Moles vs Voles

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moles vs voles

Moles vs Voles – The first step in solving a pest problem is identifying the critter involved – this can be the difference between a pest management program that works, and one that fails. To the untrained eye, damage from moles versus voles can look nearly identical. Both moles and voles spend most of their time underground, and both can seriously damage a yard or landscape. Understanding the following differences between moles and voles will be key to solving your pest problem.

Moles vs Voles: Burrows, Runways, and Mounds

Moles and voles traverse a landscape very differently, but both leave evidence of where they travel, which we call runways. While voles navigate above ground, moles only tunnel below the surface. You can identify a vole runway by the well-defined, roughly 2 inch wide, above-ground path. Vole runways are created as they scurry across the surface of the grass between burrows and their food sources. Moles, on the other hand, push dirt upwards as they dig tunnels beneath the surface, creating wide paths that make the surface of the landscape appear slightly elevated. While a vole burrow has clearly defined entrance and exit holes, a mole will create volcano shaped mounds of loose dirt, caused by the mole pushing dirt out of their tunnel.

Moles vs Voles: Physical and Behavioral Characteristics

Moles and voles differ from each other greatly when it comes to physical appearance. Voles have sharp incisor teeth, blunt noses, sturdy round bodies, short tails, thick fur, small eyes, and small ears — their physical features are relatively similar to those of most mice; this is not true for moles. Moles have tiny eyes, long noses, large shovel like feet with large claws, and thick fur. Moles are virtually blind, but are physically optimized for spending all of their time underground, digging runways while hunting worms and grubs in the dark. Voles spend comparatively more time above ground than moles, and their sharp incisor teeth are necessary for their diet of seeds, roots, and other vegetation.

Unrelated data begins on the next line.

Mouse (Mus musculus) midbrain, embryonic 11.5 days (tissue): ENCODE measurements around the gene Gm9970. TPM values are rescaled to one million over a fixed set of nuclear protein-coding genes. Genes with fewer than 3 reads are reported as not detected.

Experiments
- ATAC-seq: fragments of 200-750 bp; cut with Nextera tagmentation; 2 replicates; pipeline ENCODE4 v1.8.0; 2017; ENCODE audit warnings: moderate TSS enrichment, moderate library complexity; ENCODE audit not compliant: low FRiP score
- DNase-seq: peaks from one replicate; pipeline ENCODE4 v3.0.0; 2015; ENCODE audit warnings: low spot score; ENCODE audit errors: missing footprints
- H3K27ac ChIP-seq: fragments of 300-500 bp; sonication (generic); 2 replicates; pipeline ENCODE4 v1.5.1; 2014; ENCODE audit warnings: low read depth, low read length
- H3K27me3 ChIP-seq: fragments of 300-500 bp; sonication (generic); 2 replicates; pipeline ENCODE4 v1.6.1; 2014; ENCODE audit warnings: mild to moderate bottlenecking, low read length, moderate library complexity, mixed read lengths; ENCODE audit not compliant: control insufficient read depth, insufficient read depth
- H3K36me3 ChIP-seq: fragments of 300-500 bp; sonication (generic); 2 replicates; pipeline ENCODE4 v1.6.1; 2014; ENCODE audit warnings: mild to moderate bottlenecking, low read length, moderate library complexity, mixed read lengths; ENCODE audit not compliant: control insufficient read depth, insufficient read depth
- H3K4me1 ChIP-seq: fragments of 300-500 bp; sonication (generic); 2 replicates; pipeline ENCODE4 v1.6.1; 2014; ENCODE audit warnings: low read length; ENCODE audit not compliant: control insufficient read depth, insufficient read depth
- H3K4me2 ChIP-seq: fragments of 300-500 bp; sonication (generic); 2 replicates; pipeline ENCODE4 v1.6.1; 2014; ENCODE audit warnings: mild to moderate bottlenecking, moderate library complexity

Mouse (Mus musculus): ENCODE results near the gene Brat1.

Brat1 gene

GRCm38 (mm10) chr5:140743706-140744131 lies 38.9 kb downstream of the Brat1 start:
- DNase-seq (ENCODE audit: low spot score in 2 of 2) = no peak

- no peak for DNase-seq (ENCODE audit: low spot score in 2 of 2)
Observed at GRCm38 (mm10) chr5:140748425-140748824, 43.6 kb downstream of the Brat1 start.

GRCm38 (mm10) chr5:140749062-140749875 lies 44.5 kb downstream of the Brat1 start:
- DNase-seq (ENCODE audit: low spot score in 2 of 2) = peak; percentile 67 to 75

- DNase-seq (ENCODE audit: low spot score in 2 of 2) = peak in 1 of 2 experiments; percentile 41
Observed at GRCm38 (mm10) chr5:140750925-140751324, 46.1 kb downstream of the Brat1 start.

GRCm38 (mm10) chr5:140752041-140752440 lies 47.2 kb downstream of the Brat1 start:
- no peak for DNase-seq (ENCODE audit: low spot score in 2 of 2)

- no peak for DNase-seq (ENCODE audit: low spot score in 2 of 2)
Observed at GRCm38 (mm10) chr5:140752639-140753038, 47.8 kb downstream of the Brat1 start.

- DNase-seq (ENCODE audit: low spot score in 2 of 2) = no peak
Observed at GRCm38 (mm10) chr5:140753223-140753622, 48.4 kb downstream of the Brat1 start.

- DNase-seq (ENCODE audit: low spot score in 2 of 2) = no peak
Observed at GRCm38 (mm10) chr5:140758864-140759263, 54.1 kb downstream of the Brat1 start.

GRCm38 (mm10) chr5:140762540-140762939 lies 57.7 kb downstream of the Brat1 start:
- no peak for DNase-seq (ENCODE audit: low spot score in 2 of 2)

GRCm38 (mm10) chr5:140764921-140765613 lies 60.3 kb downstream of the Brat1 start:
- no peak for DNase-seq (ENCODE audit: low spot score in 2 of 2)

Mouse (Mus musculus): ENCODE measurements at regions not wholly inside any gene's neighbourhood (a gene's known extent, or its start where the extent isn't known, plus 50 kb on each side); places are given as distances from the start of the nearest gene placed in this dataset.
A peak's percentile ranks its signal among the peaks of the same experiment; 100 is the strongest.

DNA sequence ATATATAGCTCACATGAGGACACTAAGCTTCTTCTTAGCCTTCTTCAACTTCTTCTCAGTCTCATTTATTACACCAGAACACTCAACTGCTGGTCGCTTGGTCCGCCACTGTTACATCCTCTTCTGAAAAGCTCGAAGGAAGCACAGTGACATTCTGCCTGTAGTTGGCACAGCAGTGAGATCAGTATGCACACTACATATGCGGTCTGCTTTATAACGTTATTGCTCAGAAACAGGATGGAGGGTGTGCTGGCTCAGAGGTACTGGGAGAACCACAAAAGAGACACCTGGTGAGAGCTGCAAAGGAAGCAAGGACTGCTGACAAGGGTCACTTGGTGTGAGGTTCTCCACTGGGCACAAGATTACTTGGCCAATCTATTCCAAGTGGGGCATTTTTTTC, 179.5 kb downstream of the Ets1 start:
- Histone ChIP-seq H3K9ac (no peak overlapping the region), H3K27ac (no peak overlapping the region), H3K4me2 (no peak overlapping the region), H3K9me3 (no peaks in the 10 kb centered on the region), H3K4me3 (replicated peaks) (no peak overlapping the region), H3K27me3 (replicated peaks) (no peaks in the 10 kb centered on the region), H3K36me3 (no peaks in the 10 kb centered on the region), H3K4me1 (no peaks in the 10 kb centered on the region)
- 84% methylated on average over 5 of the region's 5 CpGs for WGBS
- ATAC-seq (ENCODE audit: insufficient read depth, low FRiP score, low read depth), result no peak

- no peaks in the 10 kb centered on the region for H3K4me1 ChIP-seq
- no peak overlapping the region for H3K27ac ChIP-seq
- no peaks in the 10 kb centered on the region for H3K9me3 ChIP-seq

• Damage landscapes and gardens
  • Don’t enter buildings
  • Won’t leave burrows unless absolutely necessary
  • Moles are insectivores
  • Consume food equivalent to 80% – 100% of their own body weight each day


  • Damage plants, fruit trees, and landscapes
  • Occasionally enter buildings
  • Only leave burrows for 10 minutes at a time
  • Voles are rodents

Getting Rid of Voles

  • Practice exclusion at the ground level to keep voles out of buildings
  • Remove any excessive landscaping and weeds that may be providing abundant food or cover
  • Both traps and rodenticide will be required, due to their quick reproduction cycles
  • Place traps and bait stations near shrubbery, along runways, and near burrow openings

Getting Rid of Moles

  • Focus your attention around trees, landscaping, and flower beds
  • Pay special attention to fence-lines and driveways, this is where you might find mole “super-highways”, which are frequently traveled by more than one mole
  • Poke holes into mole runways, if the holes are plugged when you return the next day, it is an active mole runway
  • Use traps and Talpirid mole bait as appropriate

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Source: The Bell Report, Volume 40, Number 1, January – March 2021

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